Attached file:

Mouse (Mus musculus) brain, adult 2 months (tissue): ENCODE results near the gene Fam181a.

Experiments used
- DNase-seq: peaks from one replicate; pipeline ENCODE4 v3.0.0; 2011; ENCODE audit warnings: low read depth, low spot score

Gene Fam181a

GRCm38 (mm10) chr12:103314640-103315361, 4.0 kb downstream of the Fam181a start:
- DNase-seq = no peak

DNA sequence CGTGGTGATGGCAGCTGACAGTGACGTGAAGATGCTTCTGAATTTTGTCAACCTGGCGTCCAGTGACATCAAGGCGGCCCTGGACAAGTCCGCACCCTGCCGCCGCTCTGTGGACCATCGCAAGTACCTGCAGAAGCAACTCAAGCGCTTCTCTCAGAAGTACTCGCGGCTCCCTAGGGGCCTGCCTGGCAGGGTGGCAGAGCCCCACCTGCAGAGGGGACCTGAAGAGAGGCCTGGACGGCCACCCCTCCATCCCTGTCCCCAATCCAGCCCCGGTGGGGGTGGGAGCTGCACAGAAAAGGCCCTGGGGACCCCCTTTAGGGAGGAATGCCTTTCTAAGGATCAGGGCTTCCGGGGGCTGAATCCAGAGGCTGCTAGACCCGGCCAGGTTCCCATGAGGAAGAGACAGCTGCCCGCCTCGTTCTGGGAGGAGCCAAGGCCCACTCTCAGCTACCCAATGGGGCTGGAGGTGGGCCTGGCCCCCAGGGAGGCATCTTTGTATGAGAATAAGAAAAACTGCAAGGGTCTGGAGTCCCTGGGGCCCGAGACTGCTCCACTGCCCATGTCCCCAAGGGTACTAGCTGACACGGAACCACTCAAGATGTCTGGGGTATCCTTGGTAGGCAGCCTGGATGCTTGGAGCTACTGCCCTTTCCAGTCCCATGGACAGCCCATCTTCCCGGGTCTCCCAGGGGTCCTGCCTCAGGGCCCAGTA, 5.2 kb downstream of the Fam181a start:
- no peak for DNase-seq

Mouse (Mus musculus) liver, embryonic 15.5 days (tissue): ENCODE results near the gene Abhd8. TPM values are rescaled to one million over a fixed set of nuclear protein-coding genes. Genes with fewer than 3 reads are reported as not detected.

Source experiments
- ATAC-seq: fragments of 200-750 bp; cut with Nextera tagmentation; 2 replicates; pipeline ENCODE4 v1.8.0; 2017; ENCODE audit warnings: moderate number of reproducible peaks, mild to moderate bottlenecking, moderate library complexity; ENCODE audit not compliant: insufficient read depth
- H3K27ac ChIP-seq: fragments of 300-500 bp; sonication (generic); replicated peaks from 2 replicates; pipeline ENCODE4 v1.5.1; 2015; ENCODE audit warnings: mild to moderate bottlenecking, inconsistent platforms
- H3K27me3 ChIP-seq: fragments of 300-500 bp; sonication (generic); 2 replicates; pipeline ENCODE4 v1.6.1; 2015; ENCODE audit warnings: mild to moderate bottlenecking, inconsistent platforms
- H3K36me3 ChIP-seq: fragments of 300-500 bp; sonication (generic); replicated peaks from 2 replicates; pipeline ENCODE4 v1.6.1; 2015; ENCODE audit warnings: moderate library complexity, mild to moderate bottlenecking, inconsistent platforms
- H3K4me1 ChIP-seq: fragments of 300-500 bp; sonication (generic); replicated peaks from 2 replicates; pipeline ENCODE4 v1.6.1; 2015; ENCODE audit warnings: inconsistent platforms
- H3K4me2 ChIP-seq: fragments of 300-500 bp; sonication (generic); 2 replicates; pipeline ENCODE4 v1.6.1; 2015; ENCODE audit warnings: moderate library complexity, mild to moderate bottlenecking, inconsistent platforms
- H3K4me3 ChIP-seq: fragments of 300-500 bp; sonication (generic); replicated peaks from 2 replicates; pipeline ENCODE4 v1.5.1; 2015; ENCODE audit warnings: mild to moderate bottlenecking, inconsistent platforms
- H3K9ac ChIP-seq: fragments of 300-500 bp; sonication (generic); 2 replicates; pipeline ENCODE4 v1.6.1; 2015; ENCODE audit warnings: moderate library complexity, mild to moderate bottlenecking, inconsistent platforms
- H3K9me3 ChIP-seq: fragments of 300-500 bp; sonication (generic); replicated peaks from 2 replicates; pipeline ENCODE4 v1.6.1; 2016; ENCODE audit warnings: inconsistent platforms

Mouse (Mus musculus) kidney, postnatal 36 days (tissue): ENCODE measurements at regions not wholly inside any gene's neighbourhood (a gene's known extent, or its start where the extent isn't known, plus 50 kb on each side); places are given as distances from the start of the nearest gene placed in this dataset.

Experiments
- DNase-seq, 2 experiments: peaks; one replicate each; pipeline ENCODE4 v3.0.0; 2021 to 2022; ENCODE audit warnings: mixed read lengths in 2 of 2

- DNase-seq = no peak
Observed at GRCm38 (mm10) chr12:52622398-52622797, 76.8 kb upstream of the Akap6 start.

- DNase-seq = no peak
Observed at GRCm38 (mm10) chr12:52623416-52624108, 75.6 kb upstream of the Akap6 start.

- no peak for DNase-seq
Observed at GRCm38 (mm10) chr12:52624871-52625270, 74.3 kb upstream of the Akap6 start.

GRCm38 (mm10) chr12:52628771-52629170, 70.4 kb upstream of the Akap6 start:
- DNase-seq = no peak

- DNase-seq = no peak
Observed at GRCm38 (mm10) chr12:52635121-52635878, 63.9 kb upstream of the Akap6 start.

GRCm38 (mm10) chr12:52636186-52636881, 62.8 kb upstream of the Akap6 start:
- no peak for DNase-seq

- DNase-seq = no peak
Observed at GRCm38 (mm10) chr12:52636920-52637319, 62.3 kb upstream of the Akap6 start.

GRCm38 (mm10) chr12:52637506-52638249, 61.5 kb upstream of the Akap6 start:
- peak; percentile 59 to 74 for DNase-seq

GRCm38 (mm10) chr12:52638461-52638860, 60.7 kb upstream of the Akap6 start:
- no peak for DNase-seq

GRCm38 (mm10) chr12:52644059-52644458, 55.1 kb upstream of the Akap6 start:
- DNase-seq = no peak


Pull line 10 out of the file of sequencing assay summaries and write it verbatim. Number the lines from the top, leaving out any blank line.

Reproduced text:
Source experiments